Paris removes another 10,000 parking spaces
Paris takes on "auto-besity" with higher parking fees for SUVs
Paris is making more forward-thinking moves to combat congestion and pollution on its streets and will slap SUV owners with additional parking fees from next year. 
SUVs and oversized vehicles are exploding in popularity around the world, and environmental groups, road safety experts and transport planners are sounding the alarm.
In Paris, the number of SUVs has increased by 60% over the last four years and now account for 15% of the total 1.15 million private vehicles parked in the city every evening, according to The Guardian
The newspaper reports that in response, the Council of Paris voted unanimously last month to introduce higher parking fees for SUVs. 
“We would like the city of Paris to change the pricing of paid parking to make it progressive according to the weight and size of vehicles," says councillor Frédéric Badina-Serpette. 
He says he aim is “to focus on an absurdity: auto-besity … the inexorable growth in the weight and size of vehicles circulating in our cities, and particularly in Paris”.
The measure will take into account the size, weight and motor of the vehicles, though electric vehicles and large families requiring larger cars are expected to be granted exemptions.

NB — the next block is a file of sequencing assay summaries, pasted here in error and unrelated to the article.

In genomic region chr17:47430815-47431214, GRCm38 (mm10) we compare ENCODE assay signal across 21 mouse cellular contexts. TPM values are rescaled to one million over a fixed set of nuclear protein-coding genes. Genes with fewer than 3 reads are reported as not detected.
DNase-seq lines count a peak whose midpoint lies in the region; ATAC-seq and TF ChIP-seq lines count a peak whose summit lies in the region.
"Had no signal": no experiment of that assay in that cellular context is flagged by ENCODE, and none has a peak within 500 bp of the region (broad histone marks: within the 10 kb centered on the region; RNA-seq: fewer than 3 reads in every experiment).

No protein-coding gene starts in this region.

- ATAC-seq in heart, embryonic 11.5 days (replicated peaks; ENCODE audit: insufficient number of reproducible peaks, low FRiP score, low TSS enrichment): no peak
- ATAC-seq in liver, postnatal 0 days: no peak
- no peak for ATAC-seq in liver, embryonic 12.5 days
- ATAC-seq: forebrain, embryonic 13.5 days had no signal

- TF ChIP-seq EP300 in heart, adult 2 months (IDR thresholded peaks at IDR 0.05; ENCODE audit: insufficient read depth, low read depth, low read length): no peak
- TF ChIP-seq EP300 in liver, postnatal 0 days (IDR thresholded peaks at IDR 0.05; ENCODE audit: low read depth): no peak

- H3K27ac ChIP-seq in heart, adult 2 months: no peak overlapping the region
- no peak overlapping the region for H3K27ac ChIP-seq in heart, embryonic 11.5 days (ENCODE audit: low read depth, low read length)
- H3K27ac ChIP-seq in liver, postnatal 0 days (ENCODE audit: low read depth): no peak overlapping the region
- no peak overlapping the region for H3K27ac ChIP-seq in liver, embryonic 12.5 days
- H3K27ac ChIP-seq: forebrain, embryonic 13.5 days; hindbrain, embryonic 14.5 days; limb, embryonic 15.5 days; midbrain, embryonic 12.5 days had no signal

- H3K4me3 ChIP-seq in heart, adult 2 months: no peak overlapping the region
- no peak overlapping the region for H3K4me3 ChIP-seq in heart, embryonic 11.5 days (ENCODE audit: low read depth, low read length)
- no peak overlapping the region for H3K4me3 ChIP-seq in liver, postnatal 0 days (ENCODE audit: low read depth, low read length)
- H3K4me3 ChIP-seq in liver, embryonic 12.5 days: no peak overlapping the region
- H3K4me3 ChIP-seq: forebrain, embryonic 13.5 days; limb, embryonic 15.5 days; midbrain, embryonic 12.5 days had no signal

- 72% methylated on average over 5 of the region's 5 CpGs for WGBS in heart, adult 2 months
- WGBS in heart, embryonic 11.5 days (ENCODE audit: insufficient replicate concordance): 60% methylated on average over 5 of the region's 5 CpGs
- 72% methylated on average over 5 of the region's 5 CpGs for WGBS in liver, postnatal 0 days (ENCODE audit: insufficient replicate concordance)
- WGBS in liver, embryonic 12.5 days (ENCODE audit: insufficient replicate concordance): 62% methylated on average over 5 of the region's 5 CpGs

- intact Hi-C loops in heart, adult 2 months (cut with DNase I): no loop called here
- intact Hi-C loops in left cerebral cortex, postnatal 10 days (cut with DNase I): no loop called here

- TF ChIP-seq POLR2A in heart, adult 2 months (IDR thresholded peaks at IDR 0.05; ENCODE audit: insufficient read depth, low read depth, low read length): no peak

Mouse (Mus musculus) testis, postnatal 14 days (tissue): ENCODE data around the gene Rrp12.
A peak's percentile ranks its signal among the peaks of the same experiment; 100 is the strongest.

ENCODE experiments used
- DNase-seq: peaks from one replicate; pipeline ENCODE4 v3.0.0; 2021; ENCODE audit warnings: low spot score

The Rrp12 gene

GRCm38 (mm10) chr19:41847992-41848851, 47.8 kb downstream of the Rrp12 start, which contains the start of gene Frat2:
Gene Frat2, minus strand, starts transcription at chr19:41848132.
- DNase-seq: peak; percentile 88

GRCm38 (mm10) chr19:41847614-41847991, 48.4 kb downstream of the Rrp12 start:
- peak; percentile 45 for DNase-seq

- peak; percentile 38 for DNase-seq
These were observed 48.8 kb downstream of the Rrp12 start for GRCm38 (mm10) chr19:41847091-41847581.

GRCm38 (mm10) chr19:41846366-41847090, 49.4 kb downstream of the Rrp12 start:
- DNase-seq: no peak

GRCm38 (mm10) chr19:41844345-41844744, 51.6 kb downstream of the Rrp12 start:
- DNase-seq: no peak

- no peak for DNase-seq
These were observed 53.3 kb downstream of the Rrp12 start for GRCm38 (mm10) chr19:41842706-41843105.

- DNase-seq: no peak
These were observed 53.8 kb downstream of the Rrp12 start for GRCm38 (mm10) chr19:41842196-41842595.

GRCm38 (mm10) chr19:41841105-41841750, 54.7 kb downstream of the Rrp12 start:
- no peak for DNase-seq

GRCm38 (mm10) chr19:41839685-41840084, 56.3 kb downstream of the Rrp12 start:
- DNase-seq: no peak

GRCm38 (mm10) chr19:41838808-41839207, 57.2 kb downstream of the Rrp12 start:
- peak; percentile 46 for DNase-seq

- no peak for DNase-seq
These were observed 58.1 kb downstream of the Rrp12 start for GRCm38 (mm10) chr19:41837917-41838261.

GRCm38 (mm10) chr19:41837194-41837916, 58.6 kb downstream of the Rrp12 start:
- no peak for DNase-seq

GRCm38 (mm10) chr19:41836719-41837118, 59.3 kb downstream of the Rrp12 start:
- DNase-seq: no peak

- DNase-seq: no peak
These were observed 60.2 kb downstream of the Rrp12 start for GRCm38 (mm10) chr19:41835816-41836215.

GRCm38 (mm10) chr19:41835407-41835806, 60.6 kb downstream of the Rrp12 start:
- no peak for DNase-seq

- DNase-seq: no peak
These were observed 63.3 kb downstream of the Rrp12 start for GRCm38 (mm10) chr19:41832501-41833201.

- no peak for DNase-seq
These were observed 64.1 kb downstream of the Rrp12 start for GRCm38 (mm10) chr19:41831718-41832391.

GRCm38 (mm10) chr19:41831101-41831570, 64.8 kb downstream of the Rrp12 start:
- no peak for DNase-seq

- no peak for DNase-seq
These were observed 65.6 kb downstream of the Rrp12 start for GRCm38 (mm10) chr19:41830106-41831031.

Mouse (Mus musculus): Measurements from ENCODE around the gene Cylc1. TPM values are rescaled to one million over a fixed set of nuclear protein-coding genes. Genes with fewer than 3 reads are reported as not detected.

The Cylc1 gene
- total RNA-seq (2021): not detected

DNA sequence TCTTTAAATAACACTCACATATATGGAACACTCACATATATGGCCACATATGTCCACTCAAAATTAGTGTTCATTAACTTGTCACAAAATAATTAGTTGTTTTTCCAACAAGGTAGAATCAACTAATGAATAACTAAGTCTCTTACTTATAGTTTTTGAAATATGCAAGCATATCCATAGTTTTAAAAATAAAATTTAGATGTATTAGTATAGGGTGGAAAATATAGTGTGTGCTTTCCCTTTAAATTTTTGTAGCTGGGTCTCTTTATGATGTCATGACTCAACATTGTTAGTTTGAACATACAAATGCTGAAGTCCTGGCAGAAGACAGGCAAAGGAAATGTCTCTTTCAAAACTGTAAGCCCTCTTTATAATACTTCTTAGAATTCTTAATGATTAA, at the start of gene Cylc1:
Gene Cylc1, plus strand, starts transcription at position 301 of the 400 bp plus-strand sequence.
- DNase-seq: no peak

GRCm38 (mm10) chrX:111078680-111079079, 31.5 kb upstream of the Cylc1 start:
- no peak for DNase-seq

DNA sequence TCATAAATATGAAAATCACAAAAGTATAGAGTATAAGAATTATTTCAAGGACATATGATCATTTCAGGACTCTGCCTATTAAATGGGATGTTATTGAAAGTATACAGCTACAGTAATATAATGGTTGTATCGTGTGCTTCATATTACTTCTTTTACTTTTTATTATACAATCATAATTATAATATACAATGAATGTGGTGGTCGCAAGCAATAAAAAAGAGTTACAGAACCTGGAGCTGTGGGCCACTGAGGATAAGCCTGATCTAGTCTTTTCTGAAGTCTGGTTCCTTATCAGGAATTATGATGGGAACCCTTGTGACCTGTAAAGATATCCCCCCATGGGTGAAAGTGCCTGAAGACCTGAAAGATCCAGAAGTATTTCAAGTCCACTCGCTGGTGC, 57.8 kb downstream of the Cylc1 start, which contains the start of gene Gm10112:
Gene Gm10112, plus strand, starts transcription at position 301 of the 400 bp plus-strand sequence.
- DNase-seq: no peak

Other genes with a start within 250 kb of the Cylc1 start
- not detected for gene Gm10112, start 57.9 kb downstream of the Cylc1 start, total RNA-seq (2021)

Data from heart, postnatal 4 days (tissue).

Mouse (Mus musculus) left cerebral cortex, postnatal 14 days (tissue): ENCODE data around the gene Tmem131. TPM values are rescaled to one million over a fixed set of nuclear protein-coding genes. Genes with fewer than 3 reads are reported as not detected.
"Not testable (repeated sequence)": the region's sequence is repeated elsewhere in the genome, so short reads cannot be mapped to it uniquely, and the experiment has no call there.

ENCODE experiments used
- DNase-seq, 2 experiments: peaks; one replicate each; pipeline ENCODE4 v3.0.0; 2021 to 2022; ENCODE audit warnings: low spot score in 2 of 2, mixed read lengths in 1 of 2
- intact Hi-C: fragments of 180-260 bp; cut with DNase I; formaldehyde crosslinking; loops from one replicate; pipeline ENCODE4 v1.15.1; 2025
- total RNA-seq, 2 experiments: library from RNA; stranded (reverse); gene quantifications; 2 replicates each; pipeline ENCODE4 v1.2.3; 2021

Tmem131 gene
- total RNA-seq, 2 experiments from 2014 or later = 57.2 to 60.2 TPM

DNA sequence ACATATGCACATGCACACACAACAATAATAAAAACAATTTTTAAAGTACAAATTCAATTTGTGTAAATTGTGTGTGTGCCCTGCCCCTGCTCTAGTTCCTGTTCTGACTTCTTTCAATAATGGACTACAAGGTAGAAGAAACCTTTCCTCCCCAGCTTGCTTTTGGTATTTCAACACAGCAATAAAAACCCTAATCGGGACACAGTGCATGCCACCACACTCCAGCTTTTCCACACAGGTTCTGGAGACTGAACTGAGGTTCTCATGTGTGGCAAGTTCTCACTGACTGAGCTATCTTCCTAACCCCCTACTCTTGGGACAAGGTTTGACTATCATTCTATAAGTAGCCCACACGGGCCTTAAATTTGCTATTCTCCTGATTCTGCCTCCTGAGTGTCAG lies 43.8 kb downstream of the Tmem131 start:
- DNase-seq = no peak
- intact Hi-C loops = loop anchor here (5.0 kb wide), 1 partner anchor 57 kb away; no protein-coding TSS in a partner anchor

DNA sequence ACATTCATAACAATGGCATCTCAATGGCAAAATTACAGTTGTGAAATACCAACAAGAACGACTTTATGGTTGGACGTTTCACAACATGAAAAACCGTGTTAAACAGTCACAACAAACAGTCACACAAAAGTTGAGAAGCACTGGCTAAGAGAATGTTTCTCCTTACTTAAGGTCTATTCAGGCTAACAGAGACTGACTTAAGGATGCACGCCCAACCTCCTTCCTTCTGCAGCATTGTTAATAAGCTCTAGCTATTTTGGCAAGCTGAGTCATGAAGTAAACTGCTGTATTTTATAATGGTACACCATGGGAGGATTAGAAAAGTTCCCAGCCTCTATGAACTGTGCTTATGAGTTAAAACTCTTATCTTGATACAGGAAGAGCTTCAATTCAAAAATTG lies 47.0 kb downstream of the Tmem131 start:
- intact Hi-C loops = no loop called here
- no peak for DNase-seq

“There are no dirt paths , no mountain roads … SUVs are absolutely useless in Paris," says David Belliard, deputy mayor responsible for public space and mobility policy. "Worse, they are dangerous, cumbersome and use too many resources to manufacture."
The SUV situation in Paris mirrors that seen in many places around the world, namely Australia, the US, India and the rest of Europe.
Last year, the International Energy Agency revealed that the strong increase in global SUV sales amounted to an additional 500,000 barrels of oil consumed per day between 2021 and 2022, offsetting much of the environmental gains being made by a shift to electric SUV models.
This is not the first step France has taken to counter the surging popularity of larger vehicles, having already introduced a weight tax on heavy cars to tackle CO2 emissions.
Paris has also previously outlined plans to remove 70,000 of its 140,000 surface parking spaces in its bid to make the city more pedestrian and bike friendly. 
In Australia, SUVs accounted for more than 50% of new vehicles sold in 2022. Meanwhile, even larger American-sourced pickup trucks like the RHD Ram and Chevy Silverado are selling at record pace.  
Transport experts have pointed to tax incentives as impetus for this new appetite for larger vehicles, prompting some to call for smaller parking spaces and narrow lanes built exclusively for small cars.

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